Vision impaired young people increasingly in work
A longitudinal transition study’s latest results show improvements for visually impaired young people entering work.
The study, published by the Vision Impairment Centre for Teaching and Research (VICTAR) at the University of Birmingham and Thomas Pocklington Trust, has followed the experiences of the same group of young people with vision impairment from secondary school into further employment.
Compared to 2017 when just 14 study participants were in employment, 2019’s figures show that the figure has risen to 23.
The study’s findings are not all positive however, with much of the employment being made up of short term or low paid work. Some participants even recounted that they had been refused help at a Job Centre for being visually impaired while others had their ability to work questioned.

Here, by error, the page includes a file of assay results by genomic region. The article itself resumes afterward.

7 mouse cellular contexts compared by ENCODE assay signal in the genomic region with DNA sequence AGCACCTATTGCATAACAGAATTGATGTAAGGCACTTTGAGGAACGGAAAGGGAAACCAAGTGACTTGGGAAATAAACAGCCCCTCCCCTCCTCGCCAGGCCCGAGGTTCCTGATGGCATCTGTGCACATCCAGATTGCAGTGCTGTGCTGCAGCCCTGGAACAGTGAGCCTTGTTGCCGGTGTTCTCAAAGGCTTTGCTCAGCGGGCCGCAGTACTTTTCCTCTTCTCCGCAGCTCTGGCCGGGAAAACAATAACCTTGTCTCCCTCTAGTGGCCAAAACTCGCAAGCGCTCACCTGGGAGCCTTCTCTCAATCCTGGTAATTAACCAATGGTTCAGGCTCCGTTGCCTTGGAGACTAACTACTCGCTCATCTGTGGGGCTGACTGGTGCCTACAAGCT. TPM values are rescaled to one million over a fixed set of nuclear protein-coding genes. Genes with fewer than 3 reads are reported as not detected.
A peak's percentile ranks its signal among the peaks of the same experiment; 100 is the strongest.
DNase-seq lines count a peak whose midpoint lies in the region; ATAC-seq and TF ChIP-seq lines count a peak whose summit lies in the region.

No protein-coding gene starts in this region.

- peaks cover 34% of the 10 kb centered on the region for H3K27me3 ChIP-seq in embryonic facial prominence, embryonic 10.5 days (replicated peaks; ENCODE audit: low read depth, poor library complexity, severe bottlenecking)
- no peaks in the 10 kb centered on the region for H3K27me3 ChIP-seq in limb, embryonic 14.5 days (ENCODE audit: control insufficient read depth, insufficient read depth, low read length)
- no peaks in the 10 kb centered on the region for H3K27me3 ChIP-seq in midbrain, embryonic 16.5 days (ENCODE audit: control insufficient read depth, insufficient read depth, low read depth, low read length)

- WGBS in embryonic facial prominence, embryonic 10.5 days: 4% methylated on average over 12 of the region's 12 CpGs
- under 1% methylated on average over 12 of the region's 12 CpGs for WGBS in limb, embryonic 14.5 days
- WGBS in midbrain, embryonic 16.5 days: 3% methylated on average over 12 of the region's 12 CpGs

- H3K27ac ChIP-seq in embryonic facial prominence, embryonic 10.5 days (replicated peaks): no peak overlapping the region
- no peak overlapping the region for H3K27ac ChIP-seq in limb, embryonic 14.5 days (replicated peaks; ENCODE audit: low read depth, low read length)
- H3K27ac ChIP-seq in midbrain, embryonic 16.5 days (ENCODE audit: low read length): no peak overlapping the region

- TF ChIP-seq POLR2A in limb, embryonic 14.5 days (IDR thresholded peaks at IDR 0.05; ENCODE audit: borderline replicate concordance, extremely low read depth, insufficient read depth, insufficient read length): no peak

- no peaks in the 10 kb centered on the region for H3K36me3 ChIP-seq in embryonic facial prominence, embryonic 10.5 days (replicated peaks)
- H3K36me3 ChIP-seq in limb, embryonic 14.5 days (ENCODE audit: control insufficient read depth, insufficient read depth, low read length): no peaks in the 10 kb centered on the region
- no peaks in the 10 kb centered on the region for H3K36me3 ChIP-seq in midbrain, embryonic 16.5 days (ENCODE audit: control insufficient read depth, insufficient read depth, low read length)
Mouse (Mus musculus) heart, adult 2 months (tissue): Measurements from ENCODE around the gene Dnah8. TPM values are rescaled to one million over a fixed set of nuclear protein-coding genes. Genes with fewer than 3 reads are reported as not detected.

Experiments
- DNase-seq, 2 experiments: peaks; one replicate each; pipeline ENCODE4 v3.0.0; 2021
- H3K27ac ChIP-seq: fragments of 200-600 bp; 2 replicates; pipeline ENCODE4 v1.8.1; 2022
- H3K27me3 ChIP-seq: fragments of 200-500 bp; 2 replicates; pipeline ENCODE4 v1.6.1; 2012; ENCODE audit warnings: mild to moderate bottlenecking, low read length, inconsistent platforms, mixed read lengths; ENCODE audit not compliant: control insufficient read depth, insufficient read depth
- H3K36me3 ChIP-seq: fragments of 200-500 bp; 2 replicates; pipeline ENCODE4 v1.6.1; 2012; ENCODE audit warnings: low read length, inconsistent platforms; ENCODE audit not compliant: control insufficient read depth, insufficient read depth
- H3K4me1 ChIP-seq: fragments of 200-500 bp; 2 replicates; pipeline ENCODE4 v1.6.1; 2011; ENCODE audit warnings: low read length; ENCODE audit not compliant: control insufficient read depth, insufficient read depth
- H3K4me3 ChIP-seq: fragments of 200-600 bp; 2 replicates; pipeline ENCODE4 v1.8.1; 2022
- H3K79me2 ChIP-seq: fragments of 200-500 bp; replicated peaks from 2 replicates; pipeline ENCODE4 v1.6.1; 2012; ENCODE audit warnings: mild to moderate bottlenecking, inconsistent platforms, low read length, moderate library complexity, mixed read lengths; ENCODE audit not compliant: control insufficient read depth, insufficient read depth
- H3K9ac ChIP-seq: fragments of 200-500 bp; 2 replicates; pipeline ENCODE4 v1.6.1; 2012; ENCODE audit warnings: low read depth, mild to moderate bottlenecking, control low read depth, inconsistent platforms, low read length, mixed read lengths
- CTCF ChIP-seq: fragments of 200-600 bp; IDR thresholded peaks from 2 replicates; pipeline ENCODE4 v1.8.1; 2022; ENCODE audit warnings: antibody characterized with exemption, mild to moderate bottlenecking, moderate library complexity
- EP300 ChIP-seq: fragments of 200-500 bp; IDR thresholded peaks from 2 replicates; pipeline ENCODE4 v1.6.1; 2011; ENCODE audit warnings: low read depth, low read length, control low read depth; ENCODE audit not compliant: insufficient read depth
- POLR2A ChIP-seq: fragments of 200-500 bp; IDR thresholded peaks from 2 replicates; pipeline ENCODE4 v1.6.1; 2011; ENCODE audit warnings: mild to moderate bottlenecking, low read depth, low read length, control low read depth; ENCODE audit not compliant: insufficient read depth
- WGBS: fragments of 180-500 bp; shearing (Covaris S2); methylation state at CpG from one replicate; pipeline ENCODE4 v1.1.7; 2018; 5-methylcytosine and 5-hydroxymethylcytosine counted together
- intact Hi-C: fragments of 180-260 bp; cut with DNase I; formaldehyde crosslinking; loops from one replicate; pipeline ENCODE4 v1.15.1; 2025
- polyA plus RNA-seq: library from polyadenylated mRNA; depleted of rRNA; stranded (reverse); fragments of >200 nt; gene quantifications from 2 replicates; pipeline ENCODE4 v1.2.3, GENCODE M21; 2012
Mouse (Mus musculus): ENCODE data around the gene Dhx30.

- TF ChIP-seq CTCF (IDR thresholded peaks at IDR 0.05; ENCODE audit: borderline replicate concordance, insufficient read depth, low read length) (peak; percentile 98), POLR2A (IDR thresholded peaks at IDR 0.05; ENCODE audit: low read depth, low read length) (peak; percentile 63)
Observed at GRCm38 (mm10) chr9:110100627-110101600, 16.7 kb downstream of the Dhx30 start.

Professor Graeme Douglas, head of the department of disability, inclusion and special needs, and co-director of VICTAR commented: 'The Longitudinal Transition Study offers an extraordinary insight into the experiences of young people with vision impairment as they seek employment. It is wonderful to hear of their success which has resulted from their hard work and impressive range of skills, as well as the inclusivity and support of services and employers.
'Nevertheless, the research also exposes examples of some young people facing significant barriers. Of particular concern is the lack of active support offered by some job centres and the low uptake of Access to Work (AtW), a government programme specifically aimed to support disabled people take up and remain in work. This needs urgent attention.'
This article was written by Optician Magazine.
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